New mapping projects come on stream

2019 is proving to be a very busy and productive year for the Historic Towns Trust. As well as completing the Oxford atlas, we are working on three new mapping projects, one of which we expect will lead to a new atlas project.

In the wake of the success of the new Map of Tudor London, decribed below, and the wide interest in mapping the city of London that exists, we have produced on a map of medieval London, presenting a view of how the city looked between about 1270 and 1300.  This was still the city that Geoffrey Chaucer knew. It's religious foundations were still be shaped, and their presence in the city was much less noticeable than it was in 1520, but they were there nonetheless.  The map also includes Westminster around 1290; at that time London and Westminster were even more distinct settlements than they were in 1520, London the seat of commerce and a much larger population, Westminster the seat of the King at Westminster Palace, and the site of England's most significant religious foundation at (Benedictine) Westminster Abbey.  The map was published on October 21st 2019.

As part of the very diverse activities associated with Coventry's status as UK City of Culture in 2021, we are working with a local charity - Medieval Coventry - to publish an Historical Map of Coventry.  Since the Historic Towns Atlas of Coventry was published in 1975, a very great deal of work has been undertaken on the history of the city which was the fourth most important town in medieval England . The city has a rich medieval heritage, and although many buildings were destroyed in the bombing of the Second World War, there are manymedieval  sites still findable in the city which bear testimony to Coventry's wealth and prosperity.  A team under the editorship and guidance of Mark Webb is working on the map, with a view to publication in autumn 2020.  A large grant towards the project has been secured from English Heritage.  The base map is being digitised and then we will be poised for full-scale map production.  The map will be published in 2020.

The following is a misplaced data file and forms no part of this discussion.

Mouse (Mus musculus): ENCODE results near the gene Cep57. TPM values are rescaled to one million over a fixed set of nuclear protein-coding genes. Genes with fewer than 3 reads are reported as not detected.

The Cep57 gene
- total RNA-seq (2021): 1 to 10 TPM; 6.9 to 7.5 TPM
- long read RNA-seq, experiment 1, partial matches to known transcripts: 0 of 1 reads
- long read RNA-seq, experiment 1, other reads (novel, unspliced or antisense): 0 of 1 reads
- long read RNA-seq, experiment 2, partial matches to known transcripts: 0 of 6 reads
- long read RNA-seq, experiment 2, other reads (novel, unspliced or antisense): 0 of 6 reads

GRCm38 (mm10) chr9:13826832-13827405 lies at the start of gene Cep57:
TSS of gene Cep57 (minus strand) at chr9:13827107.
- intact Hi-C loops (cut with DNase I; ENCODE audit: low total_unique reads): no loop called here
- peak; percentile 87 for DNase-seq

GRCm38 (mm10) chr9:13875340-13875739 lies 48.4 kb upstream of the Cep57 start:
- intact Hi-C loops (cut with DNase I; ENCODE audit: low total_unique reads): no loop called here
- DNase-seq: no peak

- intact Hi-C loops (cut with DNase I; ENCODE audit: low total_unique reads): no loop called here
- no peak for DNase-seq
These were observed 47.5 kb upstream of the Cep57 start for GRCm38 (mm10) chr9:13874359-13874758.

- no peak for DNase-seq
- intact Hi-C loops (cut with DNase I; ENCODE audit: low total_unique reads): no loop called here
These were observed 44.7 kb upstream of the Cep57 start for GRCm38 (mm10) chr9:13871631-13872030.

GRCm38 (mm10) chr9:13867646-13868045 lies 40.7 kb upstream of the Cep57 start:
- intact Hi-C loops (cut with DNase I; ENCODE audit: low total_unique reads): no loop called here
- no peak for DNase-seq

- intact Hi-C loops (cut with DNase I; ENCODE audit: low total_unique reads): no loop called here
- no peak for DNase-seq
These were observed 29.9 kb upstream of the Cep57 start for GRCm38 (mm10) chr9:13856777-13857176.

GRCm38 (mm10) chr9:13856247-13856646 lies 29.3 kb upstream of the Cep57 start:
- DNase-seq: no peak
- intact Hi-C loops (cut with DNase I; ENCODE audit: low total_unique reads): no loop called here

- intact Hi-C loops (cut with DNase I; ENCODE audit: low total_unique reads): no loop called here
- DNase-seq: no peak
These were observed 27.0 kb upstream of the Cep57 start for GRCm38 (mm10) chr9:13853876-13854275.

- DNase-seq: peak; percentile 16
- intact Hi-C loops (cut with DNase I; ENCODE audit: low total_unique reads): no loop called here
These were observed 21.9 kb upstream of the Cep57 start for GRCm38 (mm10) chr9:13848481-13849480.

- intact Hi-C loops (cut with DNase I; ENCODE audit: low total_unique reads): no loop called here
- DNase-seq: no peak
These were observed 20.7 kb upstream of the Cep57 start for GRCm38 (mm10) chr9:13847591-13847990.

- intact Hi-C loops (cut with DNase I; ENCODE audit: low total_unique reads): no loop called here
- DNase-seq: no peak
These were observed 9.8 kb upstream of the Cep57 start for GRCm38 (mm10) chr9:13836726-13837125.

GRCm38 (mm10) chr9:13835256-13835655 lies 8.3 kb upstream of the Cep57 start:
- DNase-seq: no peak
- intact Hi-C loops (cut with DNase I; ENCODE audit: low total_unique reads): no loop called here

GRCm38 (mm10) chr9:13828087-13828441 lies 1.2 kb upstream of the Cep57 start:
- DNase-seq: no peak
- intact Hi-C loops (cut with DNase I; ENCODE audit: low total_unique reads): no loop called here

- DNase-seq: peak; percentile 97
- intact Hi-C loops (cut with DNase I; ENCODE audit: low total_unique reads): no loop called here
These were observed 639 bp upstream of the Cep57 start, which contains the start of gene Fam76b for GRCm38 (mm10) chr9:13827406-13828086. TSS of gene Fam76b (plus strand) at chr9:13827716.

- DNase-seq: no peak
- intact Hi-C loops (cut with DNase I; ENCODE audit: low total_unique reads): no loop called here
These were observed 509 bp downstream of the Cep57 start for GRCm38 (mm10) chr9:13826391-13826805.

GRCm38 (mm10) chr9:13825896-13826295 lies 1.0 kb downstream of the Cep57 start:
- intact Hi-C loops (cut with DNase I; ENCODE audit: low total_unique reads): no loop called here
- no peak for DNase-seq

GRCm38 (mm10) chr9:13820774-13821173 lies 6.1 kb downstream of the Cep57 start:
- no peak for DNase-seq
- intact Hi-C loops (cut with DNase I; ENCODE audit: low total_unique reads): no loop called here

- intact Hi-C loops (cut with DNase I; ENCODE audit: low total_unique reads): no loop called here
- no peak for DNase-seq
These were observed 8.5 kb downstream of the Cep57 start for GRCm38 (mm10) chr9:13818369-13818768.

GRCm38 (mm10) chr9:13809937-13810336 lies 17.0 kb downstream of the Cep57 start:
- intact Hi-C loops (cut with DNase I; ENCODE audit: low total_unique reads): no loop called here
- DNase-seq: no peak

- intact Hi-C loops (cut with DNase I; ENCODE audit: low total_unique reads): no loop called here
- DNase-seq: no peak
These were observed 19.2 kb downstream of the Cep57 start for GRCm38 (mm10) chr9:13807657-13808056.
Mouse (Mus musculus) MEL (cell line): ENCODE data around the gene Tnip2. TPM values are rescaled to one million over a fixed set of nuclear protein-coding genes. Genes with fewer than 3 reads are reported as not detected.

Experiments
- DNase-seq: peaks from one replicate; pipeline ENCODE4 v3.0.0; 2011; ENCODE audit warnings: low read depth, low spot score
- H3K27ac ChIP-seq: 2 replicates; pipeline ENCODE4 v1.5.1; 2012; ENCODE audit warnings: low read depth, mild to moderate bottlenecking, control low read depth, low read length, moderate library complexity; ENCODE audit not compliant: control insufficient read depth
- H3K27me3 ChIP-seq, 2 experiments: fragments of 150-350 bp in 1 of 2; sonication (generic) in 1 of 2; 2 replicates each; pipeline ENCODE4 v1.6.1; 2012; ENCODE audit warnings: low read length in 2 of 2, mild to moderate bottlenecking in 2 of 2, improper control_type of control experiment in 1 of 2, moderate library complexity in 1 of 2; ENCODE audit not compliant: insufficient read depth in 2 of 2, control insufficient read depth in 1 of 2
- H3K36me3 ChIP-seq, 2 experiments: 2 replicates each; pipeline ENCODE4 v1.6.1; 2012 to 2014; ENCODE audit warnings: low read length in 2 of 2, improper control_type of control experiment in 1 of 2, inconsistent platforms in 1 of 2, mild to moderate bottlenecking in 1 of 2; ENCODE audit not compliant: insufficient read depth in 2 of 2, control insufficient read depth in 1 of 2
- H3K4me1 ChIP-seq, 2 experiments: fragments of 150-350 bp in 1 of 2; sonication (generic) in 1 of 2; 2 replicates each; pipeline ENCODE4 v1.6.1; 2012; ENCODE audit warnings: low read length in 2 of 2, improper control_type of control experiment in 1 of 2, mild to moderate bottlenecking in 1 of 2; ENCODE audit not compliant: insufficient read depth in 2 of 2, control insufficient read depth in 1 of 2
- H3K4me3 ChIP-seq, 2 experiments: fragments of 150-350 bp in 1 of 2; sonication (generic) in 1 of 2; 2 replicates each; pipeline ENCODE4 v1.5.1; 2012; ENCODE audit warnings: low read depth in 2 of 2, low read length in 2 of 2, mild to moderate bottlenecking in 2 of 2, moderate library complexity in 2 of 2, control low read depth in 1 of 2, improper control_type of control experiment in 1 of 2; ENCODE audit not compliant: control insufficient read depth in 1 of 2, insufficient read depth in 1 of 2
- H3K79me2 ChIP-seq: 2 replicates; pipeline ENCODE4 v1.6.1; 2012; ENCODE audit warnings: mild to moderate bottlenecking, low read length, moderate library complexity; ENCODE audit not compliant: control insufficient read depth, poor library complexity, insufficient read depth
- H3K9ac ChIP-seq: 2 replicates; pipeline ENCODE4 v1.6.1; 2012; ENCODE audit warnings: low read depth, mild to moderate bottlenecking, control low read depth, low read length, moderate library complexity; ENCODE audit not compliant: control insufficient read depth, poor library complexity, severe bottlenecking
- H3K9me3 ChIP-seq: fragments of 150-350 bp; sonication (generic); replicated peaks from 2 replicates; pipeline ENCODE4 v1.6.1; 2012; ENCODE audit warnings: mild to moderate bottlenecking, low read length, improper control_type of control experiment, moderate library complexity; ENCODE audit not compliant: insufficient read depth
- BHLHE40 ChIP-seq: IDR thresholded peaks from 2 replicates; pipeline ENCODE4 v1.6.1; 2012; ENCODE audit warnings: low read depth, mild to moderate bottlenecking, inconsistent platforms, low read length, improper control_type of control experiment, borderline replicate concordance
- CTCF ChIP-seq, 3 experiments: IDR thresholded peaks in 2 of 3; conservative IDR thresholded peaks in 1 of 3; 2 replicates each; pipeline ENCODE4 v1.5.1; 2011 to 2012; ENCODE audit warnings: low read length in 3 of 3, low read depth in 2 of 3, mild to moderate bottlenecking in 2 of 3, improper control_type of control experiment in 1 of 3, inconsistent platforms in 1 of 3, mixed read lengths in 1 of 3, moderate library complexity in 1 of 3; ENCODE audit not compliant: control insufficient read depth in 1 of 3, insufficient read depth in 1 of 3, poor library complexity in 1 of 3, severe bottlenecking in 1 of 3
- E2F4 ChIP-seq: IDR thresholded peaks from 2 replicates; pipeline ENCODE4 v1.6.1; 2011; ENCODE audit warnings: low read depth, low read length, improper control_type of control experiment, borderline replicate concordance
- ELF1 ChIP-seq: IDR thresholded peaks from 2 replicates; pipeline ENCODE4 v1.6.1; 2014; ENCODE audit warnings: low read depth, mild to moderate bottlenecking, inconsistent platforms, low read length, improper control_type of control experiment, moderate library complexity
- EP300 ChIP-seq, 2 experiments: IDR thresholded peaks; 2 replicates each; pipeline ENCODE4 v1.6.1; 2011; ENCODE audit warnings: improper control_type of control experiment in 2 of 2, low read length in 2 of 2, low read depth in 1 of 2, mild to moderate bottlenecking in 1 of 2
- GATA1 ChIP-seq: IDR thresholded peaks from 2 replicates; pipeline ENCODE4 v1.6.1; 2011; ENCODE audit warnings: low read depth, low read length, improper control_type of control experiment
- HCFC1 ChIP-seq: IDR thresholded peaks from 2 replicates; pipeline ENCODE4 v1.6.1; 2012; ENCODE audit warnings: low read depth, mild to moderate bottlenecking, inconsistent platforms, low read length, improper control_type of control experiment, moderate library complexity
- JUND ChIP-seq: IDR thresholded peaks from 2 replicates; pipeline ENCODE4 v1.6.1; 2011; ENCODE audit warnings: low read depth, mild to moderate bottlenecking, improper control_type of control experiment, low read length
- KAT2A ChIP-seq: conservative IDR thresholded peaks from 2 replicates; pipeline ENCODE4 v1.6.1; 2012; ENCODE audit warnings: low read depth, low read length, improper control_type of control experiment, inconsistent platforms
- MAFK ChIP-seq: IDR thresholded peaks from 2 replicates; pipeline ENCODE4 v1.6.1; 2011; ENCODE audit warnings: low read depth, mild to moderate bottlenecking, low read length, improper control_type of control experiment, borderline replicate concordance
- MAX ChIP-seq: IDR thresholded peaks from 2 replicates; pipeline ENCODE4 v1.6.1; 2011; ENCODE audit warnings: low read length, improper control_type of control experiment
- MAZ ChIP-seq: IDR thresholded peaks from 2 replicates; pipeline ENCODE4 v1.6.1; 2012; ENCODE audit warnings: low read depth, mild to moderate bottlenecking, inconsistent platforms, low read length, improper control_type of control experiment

We're also  working with the Canterbury Christ Church University and Canterbury Archaeological Trust to publish an Historical Map of Canterbury in spring 2020.  The year 2020 marks the 850th anniversary of the martyrdom of  Archbishop Thomas Becket in Canterbury Cathedral. As well as its associations with the cathedral, Canterbury has a long and complex history as a settlement in its own right, and the map will summarise on a single sheet the city's history from its Roman foundation until the more recent past.  We aim to proceed to a full atlas after the publication of the map, and much of the work involved in the creation of a map will feed into the atlas publication.

We're also starting a project to map Bristol in 1480, and an enthusiastic team of historians and archaeologists has been assembled in that city to move the project forward.  We're at the fund-raisjng stage in the project, and are optimistic about getting funding for what will be a very exciting map.


London in 1520

The Trust's map of Tudor London - London in about 1520 - is now available!

Based on the very successful map of London which first appeared in Volume III of the atlas series, the map has been completely revised and updated, as well as being expanded to cover a larger geographical area, including parts of Southwark for the first time.

The new edition of the map categorises the buildings of Tudor London (separating out parish churches from other religious buildings; showing the many livery company halls, for example) and is printed in full colour.

The reverse of the sheet has a map of London's wards in 1520 as well as a comprehensive directory of all the streets and buildings shown on the map, complete with grid references.

The map is now on sale, and its recommended retail price is only £8.99 - that's a lot of map for the money!